Huda Aweys
اتعرض عليه النص دا معد كمسرحية ودي كانت اول مرة اقراه بصراحه .. ولاني موش قريت الرواية نفسها كنص ادبي فكل اللي اقدر اقوله .. او جايه اقوله هنا .. اني حبيت ازميرالدا اوي :) و شفتها ايقونه للحريه و القوة على أي حال
Ahmed
ببساطة إحنا كبشر بنحتاج نمتلك الشفقه تجاه الغير
الشفقه اللى ترضى غرورنا البشرى وترجع لنا جزء من انسانيتنا المفقودة
وبراعة المبدع انه يكون من عالم مختلف وثقافة مختلفةوزمن مغاير لزمنك ويقدر يأثر عليك بالقدر الكافى.
فيكتور هوجو مش محتاج ان حد يمدح فيه فهو من القامات الثابته فى مجال الادب ومن البشر اللى يسجلوا ف قائمة الارقى على الاطلاق
واحدب نوتردامهى احب اعماله الى قلبى واكثرها تأثيرا
عمل لا تستطيع ان تنسى اول مره قرأته فيه لانك ببساطه أكيد بكيت فيه بدموع
تسلسل الاحداث عبقرى ونهايته المأساويه اعطت للع
...more
Maha Maged
أو تدرين يا فتاة ما الشقاء ؟!! أن تكون إنساناً ولا إنسان، رجلا و لكنك مكفوف عن مصائر الرجال، أن تحب ولا تنال، لدرجة أن تخسر دينك في سبيل لذة الوصال، فلا تلقى بعد خسرانه منها إلا الصدود و النكال، أن تجد من حولك مجرد أكلون للحوم البشر ، أن تُنفي من قلوب البشر لذنب لا يد لك فيه
description
كمية البؤس و الشقاء اللي في العالم كتيــرة جدا و عقب انتهاء الرواية هينتابك يقين أن وجود شخص واحد يحبك نعمة تستوجب الشكر و الحمد طول العمر ..
أول معرفة بفيكتور هوجو و أكيد مش الأخيرة
♔ Leah.
This is definitely my favourite classic, I loved the dark atmosphere of the book, and the setting being Notre-Dame, which is one of my favourite places in Paris. It's not entirely dark and horrible, there are times when it can be humorous, but it's brutal in terms of showing what obsession can become when it's misunderstood as love and the true form of love shown by other characters.

When starting this book, it was really difficult to get into which is why I had to force myself to keep reading u
...more
Corinne
Victor Hugo’s first real novel, written under duress from his publisher!! Nevertheless, he manages to render a dark environment joyous, almost funny at times.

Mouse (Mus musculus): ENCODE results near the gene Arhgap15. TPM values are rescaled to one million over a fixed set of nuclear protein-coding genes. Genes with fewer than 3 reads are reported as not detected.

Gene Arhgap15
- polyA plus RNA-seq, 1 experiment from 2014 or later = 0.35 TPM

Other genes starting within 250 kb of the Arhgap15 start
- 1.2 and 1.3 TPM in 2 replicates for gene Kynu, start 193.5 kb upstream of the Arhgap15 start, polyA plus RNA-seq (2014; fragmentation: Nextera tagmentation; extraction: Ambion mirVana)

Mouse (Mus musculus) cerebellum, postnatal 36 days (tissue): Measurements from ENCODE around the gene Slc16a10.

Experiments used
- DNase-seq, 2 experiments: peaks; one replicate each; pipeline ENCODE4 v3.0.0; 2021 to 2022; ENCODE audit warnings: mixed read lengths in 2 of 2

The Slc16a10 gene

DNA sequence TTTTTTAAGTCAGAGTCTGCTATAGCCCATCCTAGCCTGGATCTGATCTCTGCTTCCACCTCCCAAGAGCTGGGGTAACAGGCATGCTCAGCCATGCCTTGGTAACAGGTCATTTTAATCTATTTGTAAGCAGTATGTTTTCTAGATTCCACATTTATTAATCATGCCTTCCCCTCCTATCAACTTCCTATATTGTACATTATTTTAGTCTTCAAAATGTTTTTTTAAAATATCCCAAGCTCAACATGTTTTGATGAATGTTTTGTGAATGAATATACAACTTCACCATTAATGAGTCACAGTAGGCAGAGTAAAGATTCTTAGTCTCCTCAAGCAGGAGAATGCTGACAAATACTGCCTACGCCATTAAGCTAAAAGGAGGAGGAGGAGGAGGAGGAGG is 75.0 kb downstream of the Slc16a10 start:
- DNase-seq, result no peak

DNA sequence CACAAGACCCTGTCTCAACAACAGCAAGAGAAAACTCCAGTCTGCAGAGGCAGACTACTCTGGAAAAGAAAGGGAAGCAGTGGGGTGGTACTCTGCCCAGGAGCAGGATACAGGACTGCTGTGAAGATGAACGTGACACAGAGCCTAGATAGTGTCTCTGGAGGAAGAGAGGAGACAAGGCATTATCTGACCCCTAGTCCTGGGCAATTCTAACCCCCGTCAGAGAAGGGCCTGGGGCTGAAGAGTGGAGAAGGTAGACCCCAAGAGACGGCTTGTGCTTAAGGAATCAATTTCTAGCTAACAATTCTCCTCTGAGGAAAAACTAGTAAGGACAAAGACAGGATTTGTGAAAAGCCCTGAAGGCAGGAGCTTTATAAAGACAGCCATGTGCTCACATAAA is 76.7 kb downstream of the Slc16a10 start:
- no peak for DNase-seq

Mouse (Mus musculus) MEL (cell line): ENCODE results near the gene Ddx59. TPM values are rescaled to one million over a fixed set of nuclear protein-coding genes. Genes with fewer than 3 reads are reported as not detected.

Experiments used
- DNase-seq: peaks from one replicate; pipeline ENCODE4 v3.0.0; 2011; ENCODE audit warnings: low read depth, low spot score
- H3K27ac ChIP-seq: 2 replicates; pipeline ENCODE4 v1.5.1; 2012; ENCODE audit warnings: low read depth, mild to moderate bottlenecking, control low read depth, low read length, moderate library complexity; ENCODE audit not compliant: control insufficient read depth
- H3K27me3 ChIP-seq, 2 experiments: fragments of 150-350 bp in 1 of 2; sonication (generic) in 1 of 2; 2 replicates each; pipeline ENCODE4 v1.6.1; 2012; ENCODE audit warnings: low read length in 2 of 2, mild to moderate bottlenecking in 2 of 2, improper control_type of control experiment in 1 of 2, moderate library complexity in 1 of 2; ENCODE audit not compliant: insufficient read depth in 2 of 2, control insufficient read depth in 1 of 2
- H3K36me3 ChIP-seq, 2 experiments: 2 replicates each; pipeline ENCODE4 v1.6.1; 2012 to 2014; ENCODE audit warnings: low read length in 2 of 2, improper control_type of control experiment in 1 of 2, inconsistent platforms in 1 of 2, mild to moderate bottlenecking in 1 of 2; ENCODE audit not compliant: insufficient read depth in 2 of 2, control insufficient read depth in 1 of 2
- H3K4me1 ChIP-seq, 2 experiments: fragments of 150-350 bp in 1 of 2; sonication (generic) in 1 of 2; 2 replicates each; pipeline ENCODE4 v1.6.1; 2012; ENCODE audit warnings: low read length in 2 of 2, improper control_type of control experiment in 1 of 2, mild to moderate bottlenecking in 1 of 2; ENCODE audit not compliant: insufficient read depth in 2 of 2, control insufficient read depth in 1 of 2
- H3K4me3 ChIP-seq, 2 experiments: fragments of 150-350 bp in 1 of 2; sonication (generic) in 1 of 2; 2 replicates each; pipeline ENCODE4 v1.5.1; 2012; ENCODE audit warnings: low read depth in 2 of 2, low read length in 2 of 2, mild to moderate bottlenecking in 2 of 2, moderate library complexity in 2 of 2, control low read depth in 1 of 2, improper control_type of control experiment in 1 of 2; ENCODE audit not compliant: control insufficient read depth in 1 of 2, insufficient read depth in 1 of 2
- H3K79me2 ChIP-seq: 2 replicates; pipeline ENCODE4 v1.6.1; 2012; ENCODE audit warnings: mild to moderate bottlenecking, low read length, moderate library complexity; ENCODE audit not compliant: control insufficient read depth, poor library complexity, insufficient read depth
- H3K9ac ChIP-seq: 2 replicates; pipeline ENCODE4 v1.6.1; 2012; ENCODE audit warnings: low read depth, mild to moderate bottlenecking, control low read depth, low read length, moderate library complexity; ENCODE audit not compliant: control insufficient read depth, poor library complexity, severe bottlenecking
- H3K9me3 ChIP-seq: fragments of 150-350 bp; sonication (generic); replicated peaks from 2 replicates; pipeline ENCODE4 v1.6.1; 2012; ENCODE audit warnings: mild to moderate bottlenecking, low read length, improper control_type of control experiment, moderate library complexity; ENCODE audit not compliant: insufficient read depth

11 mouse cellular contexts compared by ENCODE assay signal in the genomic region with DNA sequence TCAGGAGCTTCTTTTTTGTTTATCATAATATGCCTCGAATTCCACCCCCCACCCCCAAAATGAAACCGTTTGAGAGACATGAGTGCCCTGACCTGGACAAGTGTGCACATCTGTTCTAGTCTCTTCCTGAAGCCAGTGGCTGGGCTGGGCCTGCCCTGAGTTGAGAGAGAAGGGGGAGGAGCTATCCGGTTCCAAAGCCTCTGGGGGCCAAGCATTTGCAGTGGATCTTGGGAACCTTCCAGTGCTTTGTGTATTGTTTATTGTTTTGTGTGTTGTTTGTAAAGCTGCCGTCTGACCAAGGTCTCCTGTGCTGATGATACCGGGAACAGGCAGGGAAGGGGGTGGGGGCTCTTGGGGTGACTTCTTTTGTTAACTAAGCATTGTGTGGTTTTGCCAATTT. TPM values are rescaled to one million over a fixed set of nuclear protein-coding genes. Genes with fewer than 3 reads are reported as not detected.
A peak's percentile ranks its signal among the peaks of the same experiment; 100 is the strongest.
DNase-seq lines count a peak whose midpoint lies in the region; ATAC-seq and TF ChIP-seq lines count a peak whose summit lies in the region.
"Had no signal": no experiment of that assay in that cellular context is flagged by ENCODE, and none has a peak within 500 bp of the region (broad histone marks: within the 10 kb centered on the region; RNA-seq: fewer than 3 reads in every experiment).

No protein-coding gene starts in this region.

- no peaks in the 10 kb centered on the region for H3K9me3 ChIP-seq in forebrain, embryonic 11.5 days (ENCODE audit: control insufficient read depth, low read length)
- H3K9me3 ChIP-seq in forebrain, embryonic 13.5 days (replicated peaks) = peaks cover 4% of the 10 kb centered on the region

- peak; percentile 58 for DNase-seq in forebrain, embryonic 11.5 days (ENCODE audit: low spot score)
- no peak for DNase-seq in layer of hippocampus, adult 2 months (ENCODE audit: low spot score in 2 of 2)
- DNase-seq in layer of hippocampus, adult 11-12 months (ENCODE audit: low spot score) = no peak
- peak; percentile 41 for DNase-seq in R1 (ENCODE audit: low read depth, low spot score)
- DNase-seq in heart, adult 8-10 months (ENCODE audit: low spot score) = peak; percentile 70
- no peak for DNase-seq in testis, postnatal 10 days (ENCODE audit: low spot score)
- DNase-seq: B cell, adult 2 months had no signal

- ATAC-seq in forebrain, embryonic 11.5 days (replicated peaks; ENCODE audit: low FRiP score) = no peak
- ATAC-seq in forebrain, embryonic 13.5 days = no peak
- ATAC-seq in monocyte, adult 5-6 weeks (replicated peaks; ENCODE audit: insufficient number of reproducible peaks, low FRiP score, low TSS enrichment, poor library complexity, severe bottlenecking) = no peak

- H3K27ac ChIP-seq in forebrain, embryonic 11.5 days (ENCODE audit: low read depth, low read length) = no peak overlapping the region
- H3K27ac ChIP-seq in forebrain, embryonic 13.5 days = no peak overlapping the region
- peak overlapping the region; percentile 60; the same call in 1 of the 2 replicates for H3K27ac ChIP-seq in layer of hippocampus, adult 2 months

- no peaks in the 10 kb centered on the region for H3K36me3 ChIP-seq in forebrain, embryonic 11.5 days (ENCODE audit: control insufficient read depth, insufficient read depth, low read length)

For me, the protagonist is not Quasimodo but Esmeralda. It’s her inner and outer struggles we have access to the most. As usual, Victor Hugo portrayed them realistically, neither all good nor all bad, thus humane and credible. Even Gringoire and Claude are portrayed that way, as human beings subjected to primal instincts and humane spiritu
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Wanda
I don’t know about you, but I think about obsessional crimes and stalking as modern phenomena, exacerbated by life in huge cities. The Hunchback of Notre-Dame demonstrates that there is truly nothing new under the sun. Victor Hugo wrote this tale of obsession in the 1800s. The gypsy girl, La Esmeralda, has the misfortune of attracting the obsessional gaze of two men, the archdeacon Claude Frollo and his protégé, the deformed bell-ringer of the cathedral, Quasimodo. She, in her turn, is fixated o ...more
Jason
What happened to the beginning of this unabridged story!? For 300 pages, The Hunchback of Notre-Dame was scribed like a meandering storyline over a checkerboard, each square representing a chapter of the book. The few squares scribed directly by the line told fleeting, but essential parts of the story (about Quasimodo, Esmeralda, and Frollo). The more numerous squares adjacent to the scribed storyline told even less essential bits of the story. And, the majority of squares, several dozen chapter ...more
Bushra
من الروايات التي سأشتاق لها بعد أن أنهيتها -رغم الكثير من المبالغات وعدم الاقناع المعتاد في الروايات الكلاسيكية-..
أربعمائة صفحة غنية بالأحداث والدلالات من وكر اللصوص.. إلى جمهور المسرحية.. إلى الأم الثكلى.. إلى استغلال الدين لأهداف شخصية.. إلى الخمسة شخصيات الذين تتناولت الرواية خيبات وتناقضات حبهم ونفسياتهم.. إلى ما هو أهم من كل ذلك وهو عقلية الشعب الذي يتعامل مع ما يحصل لأفراده كما يتعامل مع مسرحية مسلية!! لا فرق أن يحدث شيء جيد أو سيء لأي فرد المهم أن يحدث شيء ما وأياً ما يحدث سيمتعهم ويسليه
...more
Yara
Disney lied to us.



Let me specify.